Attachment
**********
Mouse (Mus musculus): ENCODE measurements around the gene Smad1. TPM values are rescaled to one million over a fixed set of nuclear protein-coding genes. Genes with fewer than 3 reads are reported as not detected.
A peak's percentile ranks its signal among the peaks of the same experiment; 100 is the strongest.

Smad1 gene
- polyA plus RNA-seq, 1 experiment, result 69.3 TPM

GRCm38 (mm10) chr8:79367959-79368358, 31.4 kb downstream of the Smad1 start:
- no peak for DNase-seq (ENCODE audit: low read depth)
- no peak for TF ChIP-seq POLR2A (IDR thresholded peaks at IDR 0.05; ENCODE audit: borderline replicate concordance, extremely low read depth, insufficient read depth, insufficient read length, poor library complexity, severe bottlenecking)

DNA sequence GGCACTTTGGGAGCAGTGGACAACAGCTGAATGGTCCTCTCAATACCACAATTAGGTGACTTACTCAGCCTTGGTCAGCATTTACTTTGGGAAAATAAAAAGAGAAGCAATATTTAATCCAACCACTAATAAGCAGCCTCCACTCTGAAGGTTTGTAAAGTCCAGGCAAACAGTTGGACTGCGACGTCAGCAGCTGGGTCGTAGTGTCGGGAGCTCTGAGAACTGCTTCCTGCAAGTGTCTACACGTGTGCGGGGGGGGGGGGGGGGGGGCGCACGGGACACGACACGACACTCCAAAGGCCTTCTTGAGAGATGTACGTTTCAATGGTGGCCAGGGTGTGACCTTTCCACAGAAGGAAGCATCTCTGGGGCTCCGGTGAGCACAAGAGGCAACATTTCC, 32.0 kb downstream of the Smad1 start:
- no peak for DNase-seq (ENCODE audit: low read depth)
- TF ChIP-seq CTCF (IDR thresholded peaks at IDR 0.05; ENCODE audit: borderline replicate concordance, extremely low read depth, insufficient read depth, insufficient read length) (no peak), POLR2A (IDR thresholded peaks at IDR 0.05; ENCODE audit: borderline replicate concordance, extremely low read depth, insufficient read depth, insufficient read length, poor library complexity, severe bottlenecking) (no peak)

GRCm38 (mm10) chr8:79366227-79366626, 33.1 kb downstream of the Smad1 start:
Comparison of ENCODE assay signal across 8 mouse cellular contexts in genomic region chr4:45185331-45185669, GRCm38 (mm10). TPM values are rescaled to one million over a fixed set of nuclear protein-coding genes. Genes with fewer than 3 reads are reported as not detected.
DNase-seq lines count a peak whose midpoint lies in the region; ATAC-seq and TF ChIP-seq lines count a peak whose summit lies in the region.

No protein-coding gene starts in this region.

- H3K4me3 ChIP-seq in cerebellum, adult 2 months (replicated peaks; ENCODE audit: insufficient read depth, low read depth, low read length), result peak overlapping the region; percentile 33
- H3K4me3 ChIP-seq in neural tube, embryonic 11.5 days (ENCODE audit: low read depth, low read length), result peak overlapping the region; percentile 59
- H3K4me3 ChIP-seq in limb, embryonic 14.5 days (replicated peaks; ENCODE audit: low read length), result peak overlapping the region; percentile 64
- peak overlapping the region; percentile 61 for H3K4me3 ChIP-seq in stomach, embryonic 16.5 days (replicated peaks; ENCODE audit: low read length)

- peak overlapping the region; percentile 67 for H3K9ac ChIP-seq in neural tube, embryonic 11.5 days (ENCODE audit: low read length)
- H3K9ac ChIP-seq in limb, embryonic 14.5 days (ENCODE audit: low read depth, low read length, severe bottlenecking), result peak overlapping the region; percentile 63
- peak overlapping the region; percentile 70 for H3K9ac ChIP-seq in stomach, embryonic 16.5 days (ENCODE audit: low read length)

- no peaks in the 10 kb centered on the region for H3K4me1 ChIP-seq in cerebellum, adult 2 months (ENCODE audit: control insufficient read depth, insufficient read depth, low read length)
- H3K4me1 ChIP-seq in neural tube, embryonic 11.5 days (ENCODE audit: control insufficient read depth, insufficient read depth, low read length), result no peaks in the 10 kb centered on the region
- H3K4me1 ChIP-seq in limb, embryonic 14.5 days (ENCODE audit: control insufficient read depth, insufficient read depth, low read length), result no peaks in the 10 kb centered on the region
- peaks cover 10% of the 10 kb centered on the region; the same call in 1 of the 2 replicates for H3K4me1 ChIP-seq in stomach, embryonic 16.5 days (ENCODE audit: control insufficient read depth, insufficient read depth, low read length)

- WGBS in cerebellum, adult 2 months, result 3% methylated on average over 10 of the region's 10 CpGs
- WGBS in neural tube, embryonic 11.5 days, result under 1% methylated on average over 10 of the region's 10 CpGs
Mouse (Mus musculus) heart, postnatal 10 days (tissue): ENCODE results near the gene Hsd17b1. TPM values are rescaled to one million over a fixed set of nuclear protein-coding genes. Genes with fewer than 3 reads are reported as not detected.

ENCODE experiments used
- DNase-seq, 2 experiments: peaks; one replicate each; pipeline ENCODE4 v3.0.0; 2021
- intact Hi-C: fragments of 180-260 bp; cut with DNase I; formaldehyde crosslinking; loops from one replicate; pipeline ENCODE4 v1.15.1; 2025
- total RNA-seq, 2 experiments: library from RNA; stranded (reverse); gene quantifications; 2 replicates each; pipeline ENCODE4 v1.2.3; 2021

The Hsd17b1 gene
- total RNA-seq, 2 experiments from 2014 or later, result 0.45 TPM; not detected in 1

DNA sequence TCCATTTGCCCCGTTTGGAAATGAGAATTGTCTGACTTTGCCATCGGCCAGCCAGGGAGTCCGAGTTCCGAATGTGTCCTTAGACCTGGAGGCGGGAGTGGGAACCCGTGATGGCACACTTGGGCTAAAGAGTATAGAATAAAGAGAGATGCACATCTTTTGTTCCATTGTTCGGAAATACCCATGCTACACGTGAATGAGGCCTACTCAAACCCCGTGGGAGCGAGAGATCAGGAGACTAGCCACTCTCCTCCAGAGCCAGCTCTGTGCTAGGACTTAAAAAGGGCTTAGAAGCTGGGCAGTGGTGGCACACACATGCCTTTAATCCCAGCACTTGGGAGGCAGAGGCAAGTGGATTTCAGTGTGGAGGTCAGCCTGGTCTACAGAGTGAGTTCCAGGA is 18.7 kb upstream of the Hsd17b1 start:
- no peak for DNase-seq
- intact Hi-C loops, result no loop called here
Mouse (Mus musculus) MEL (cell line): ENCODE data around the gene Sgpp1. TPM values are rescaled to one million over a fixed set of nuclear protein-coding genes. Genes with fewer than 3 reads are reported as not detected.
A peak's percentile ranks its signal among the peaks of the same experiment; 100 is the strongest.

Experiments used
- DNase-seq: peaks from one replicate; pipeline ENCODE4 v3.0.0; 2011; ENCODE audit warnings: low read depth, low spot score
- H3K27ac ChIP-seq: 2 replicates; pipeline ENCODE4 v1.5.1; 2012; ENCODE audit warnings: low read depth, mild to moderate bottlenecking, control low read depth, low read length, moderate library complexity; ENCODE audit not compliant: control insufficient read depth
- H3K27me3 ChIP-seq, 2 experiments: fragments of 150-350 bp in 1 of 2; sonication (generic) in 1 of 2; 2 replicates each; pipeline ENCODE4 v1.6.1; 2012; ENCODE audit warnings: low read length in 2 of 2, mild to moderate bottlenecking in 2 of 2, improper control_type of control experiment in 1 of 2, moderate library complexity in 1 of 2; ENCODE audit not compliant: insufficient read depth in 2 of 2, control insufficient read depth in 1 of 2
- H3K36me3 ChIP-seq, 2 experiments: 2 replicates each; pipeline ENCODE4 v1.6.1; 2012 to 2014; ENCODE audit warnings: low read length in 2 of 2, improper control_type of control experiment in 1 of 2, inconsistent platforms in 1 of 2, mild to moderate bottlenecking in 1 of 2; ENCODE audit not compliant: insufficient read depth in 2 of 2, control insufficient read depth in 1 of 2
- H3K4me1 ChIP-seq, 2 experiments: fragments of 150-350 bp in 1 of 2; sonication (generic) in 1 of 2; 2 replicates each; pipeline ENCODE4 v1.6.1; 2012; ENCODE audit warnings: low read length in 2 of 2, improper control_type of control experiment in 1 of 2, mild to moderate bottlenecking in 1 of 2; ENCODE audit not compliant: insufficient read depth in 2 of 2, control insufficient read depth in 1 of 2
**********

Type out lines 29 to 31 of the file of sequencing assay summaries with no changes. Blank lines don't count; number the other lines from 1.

ENCODE experiments used
- DNase-seq, 2 experiments: peaks; one replicate each; pipeline ENCODE4 v3.0.0; 2021
- intact Hi-C: fragments of 180-260 bp; cut with DNase I; formaldehyde crosslinking; loops from one replicate; pipeline ENCODE4 v1.15.1; 2025